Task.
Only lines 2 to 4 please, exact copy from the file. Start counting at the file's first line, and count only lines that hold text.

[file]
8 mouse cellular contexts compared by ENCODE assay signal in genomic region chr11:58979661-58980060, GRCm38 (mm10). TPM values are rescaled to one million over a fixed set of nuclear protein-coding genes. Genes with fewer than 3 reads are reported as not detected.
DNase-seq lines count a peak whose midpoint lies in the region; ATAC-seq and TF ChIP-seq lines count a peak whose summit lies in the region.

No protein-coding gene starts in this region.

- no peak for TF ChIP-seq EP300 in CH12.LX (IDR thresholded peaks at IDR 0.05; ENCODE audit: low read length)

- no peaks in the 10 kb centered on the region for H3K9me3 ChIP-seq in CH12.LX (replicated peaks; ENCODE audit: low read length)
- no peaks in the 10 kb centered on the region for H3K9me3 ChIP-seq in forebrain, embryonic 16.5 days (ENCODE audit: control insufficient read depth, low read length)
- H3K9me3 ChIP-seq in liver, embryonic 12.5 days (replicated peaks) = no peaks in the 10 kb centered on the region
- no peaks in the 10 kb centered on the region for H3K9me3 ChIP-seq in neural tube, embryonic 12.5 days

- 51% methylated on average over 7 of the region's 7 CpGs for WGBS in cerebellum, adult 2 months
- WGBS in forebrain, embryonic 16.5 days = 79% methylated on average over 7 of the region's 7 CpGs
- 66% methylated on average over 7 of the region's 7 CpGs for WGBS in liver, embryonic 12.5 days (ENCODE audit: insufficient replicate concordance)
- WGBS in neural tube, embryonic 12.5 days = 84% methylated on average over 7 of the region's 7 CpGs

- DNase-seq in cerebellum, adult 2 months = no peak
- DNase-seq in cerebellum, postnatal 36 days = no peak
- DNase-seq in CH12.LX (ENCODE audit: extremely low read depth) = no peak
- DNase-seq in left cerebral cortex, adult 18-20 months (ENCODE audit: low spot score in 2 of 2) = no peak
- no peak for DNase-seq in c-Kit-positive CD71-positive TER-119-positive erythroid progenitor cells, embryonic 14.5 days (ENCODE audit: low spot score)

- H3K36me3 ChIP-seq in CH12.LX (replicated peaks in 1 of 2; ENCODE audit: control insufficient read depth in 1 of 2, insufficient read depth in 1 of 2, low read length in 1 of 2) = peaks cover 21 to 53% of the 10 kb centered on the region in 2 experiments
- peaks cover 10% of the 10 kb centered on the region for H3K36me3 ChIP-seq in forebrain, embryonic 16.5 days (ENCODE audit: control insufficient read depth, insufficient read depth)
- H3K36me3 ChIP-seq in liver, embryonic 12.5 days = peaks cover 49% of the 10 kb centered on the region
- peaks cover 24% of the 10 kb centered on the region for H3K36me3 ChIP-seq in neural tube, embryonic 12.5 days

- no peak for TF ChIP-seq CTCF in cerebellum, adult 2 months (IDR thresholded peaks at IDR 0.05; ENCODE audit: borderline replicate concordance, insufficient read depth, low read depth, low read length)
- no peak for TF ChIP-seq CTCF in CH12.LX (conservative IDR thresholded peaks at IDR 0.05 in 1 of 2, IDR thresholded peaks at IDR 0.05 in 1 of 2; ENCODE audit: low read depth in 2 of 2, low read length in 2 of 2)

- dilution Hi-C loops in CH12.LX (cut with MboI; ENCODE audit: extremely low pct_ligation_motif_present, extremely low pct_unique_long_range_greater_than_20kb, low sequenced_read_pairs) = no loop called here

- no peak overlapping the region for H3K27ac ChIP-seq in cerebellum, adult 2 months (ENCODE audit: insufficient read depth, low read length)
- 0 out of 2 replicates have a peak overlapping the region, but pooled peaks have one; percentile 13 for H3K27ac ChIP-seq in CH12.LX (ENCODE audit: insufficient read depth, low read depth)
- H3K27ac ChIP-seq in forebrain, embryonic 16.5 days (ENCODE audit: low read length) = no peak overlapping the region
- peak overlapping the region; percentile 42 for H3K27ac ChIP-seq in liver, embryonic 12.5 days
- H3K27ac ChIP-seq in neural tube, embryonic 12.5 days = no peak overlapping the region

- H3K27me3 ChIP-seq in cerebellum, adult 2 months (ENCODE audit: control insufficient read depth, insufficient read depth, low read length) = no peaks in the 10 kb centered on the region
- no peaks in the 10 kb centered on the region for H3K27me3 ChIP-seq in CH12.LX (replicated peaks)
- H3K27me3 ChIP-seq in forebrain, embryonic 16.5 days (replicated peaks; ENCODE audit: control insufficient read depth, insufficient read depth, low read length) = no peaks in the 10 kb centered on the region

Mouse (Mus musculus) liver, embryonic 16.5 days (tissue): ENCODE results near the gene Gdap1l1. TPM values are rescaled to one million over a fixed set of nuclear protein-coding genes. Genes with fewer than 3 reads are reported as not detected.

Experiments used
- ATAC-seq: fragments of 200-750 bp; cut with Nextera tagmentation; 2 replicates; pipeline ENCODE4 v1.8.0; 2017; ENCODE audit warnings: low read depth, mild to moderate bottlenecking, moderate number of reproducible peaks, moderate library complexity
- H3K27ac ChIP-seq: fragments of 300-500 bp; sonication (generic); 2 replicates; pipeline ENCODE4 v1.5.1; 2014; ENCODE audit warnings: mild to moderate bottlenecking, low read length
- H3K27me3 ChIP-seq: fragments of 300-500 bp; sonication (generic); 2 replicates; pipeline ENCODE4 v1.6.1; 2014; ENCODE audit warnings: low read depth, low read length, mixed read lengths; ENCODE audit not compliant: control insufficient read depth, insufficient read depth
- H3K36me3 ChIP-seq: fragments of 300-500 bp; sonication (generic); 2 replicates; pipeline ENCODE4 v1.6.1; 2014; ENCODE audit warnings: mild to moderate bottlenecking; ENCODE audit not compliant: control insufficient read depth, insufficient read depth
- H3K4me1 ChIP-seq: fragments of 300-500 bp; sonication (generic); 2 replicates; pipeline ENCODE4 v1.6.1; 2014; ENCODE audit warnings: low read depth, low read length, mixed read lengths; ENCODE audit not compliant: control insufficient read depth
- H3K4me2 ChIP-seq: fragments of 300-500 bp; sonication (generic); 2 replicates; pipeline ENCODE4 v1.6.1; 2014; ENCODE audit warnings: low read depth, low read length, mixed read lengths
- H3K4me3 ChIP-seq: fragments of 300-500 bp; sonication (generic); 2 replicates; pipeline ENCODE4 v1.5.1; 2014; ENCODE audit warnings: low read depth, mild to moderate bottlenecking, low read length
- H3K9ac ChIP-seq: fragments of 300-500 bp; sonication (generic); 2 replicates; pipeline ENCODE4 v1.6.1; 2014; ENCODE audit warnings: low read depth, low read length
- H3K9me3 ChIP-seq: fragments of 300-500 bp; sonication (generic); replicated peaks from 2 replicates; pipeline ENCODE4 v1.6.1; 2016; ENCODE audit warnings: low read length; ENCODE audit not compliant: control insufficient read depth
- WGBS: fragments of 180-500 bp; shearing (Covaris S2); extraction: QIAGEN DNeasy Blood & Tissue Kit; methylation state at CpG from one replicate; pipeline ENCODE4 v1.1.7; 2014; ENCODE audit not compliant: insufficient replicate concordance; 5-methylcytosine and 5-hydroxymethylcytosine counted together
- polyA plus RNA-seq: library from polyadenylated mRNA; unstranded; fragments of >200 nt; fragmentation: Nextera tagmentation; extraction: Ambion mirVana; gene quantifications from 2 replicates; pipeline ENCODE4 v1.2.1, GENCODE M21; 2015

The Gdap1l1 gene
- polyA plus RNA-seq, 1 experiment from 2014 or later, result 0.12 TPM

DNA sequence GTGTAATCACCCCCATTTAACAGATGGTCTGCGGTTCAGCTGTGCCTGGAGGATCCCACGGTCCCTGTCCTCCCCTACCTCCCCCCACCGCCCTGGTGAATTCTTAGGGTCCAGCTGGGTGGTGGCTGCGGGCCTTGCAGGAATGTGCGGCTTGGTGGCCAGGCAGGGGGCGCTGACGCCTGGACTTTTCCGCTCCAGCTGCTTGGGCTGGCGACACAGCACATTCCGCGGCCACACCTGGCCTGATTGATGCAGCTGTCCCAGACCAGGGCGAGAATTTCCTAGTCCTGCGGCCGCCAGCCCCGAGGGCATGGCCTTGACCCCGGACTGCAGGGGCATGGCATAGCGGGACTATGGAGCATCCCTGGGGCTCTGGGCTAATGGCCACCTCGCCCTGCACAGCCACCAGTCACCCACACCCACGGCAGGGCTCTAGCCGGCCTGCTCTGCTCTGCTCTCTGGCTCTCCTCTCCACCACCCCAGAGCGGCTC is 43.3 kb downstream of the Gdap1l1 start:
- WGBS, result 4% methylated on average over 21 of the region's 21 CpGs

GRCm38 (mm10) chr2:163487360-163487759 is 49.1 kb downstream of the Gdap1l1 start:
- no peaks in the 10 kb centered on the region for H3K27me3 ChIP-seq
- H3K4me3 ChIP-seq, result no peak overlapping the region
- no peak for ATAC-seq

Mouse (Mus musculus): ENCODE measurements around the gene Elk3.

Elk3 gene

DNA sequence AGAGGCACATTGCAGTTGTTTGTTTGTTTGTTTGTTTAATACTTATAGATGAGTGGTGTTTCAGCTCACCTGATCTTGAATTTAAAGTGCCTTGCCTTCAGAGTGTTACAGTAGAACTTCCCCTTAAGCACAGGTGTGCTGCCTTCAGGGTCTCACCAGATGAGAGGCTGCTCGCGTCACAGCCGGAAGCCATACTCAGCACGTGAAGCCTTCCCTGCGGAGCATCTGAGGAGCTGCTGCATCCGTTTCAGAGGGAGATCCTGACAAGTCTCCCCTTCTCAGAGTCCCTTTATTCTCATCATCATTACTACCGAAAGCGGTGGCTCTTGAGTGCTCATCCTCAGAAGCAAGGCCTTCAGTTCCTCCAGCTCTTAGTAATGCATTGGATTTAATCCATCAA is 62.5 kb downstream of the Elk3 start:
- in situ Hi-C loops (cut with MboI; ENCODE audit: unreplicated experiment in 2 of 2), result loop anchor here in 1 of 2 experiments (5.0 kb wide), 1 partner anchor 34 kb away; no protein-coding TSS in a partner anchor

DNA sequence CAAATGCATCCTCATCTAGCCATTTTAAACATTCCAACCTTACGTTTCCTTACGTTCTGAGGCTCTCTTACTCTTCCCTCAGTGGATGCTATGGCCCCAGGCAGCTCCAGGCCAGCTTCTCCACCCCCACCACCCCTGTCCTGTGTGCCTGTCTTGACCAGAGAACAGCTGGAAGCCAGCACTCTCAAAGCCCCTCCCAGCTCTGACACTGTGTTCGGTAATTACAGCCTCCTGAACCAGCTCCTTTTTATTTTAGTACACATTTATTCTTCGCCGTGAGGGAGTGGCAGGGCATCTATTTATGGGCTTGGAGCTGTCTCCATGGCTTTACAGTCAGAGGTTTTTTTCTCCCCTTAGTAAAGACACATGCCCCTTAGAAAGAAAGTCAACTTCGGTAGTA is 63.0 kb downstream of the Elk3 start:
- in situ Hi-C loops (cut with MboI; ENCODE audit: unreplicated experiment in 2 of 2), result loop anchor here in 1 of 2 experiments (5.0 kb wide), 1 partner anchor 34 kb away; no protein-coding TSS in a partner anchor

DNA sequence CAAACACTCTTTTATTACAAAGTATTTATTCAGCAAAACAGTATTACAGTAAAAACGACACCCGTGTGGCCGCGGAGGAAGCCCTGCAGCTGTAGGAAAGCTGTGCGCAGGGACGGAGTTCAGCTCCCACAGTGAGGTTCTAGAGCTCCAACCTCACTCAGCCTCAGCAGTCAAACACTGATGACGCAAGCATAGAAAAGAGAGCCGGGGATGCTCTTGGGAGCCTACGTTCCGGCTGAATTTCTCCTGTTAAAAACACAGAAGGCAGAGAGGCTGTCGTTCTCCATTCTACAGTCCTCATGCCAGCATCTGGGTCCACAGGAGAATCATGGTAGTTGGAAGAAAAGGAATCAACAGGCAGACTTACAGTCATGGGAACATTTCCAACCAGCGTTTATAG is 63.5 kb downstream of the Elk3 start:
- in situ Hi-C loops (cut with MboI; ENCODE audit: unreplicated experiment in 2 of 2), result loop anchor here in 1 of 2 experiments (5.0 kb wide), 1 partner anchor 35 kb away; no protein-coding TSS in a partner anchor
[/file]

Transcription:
DNase-seq lines count a peak whose midpoint lies in the region; ATAC-seq and TF ChIP-seq lines count a peak whose summit lies in the region.

No protein-coding gene starts in this region.

- no peak for TF ChIP-seq EP300 in CH12.LX (IDR thresholded peaks at IDR 0.05; ENCODE audit: low read length)